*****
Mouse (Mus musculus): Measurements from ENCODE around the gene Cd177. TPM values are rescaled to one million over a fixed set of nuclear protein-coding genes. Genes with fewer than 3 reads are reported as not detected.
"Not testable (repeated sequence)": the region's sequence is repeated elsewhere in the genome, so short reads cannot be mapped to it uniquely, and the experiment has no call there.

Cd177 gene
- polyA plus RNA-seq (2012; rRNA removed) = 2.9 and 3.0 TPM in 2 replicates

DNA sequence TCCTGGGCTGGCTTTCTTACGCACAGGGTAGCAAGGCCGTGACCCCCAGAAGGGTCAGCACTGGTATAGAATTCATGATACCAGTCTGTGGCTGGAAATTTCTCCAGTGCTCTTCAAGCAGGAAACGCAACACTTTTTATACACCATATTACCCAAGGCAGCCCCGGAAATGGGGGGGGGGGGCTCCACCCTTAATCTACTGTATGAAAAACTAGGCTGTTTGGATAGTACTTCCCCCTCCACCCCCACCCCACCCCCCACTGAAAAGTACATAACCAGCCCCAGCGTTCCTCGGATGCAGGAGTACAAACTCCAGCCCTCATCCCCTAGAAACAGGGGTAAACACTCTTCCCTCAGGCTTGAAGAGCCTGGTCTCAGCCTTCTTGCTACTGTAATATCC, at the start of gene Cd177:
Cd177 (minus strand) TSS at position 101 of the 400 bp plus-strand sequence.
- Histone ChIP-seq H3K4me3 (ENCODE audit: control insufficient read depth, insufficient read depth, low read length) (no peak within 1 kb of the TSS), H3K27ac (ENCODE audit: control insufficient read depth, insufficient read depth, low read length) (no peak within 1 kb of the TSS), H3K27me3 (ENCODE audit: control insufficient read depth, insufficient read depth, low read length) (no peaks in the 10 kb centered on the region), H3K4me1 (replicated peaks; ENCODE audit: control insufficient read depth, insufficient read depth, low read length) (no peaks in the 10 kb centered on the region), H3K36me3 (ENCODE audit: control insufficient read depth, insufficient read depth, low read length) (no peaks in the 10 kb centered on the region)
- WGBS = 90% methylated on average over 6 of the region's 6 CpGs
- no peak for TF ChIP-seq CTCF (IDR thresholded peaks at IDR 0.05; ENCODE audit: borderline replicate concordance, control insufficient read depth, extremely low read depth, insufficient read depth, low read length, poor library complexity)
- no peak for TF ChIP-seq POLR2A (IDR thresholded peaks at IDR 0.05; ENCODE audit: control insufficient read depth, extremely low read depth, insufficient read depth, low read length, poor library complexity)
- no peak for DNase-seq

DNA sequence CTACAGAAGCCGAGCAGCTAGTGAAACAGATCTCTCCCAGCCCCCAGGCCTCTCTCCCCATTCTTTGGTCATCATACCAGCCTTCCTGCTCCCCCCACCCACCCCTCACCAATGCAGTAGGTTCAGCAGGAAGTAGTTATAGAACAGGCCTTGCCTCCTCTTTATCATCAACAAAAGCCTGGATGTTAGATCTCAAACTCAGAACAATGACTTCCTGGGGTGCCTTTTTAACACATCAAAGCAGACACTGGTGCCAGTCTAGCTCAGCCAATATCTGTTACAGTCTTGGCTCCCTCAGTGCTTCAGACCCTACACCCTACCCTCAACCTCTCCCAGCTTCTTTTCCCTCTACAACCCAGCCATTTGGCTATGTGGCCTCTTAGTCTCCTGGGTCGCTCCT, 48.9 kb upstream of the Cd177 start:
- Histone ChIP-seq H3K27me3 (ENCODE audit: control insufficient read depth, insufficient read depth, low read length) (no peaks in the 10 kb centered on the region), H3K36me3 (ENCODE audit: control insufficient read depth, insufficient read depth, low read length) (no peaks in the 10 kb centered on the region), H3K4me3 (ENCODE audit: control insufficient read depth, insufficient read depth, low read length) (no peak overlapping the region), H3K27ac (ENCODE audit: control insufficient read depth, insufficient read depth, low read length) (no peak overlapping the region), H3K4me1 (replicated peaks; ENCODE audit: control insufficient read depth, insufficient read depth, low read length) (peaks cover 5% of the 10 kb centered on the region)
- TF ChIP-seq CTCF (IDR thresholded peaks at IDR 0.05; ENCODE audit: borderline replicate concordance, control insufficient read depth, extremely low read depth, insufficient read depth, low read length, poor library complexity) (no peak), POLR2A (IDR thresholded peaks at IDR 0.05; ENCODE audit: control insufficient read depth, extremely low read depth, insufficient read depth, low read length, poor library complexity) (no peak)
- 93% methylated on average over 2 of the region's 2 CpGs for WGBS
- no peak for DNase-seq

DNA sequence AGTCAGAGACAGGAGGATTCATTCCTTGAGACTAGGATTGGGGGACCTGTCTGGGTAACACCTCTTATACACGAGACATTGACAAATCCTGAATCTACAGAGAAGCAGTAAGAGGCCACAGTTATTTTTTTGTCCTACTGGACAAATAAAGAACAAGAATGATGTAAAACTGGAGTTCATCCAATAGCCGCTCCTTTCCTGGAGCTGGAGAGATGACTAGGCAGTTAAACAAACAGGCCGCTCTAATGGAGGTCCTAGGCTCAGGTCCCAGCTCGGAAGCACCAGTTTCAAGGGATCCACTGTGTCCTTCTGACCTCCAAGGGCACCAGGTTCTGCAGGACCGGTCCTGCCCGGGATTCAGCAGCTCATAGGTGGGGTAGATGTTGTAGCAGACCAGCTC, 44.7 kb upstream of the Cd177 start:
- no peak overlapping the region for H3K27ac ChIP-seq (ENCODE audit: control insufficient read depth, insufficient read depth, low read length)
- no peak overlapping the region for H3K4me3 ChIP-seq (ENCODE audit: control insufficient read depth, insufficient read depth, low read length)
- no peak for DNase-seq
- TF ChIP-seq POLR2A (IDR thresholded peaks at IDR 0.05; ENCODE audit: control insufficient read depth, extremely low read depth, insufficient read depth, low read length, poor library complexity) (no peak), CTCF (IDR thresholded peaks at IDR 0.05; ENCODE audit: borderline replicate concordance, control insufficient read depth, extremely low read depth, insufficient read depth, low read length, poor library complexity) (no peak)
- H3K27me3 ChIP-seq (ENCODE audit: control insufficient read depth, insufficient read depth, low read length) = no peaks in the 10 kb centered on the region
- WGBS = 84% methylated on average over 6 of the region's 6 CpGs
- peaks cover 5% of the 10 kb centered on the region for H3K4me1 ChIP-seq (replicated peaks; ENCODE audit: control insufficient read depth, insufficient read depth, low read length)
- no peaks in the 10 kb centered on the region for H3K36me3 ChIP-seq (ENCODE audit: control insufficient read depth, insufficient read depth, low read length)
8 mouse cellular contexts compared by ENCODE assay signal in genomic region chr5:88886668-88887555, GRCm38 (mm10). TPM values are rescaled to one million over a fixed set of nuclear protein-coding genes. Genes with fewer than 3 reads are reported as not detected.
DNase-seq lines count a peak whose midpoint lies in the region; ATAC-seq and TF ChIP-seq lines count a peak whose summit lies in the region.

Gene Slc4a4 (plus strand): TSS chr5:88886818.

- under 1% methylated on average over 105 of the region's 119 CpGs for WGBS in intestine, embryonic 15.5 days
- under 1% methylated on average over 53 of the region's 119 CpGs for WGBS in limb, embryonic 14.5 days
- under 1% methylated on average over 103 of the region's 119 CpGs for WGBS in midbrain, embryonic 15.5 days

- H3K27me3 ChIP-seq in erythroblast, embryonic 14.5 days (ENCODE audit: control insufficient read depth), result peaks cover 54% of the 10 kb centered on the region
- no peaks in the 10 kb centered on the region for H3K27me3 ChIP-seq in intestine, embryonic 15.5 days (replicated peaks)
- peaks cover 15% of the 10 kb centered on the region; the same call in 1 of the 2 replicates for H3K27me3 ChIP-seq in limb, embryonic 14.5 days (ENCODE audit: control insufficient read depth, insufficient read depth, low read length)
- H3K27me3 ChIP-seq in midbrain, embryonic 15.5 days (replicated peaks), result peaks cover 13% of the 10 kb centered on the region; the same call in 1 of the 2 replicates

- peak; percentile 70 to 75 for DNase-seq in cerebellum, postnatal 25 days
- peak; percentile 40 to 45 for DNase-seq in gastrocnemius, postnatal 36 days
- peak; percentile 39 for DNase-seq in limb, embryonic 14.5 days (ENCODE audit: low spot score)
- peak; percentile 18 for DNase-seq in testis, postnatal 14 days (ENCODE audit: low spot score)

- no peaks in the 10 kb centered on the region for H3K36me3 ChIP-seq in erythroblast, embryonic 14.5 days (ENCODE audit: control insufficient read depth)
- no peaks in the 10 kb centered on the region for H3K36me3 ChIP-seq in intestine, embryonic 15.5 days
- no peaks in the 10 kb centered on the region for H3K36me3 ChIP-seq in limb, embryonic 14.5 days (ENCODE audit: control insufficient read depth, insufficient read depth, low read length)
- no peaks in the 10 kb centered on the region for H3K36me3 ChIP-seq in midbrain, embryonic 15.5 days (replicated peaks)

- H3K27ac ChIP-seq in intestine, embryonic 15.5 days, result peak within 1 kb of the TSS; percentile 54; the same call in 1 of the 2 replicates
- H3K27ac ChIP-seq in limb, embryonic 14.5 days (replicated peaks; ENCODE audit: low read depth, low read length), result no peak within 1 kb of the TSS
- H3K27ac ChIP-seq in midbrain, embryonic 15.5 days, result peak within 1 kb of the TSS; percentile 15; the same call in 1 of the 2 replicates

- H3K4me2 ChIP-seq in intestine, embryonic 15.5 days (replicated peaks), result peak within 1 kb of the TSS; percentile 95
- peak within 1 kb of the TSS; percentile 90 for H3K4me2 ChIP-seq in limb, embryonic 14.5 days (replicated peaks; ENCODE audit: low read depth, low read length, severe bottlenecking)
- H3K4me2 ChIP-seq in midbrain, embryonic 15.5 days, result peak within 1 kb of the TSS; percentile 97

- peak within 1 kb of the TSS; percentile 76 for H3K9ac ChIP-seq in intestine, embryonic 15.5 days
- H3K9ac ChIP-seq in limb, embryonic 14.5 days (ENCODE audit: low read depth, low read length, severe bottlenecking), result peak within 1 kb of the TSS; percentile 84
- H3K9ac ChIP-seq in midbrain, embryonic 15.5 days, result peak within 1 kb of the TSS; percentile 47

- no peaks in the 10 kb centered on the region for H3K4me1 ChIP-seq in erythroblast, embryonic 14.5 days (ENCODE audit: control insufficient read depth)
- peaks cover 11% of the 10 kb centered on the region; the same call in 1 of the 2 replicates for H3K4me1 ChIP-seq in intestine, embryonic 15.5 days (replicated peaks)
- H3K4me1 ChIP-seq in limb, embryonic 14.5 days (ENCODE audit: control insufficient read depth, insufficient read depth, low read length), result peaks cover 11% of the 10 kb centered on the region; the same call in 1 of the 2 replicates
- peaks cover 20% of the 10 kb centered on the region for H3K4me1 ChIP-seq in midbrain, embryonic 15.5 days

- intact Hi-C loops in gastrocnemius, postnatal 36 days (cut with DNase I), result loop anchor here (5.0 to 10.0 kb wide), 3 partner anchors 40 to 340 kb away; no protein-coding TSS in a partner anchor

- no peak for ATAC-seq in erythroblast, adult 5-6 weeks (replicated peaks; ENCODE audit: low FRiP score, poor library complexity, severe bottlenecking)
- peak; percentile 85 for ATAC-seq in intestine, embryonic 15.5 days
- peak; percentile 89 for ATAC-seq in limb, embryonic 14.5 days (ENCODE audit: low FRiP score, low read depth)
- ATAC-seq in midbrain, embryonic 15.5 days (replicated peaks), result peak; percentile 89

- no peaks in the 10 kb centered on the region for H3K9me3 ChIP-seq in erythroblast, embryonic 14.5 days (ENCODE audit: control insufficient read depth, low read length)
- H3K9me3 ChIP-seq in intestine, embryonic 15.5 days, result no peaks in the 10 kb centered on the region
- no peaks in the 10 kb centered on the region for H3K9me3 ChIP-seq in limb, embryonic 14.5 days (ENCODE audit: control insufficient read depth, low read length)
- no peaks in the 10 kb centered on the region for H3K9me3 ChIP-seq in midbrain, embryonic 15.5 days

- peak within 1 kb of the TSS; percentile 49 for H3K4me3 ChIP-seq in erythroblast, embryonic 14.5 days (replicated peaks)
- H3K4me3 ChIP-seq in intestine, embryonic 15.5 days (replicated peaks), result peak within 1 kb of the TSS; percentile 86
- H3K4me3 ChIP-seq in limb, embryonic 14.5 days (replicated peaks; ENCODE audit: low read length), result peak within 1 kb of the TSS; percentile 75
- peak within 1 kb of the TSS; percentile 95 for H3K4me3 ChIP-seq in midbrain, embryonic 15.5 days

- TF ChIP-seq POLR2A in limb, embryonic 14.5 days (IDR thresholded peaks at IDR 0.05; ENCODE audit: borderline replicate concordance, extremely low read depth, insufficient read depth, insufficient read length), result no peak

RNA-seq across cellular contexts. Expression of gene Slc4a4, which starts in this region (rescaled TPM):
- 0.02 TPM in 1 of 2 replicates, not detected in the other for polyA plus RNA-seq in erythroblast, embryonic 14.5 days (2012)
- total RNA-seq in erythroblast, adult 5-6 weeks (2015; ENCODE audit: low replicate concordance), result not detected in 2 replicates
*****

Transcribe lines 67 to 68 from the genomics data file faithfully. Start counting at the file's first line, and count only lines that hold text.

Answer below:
- H3K4me3 ChIP-seq in intestine, embryonic 15.5 days (replicated peaks), result peak within 1 kb of the TSS; percentile 86
- H3K4me3 ChIP-seq in limb, embryonic 14.5 days (replicated peaks; ENCODE audit: low read length), result peak within 1 kb of the TSS; percentile 75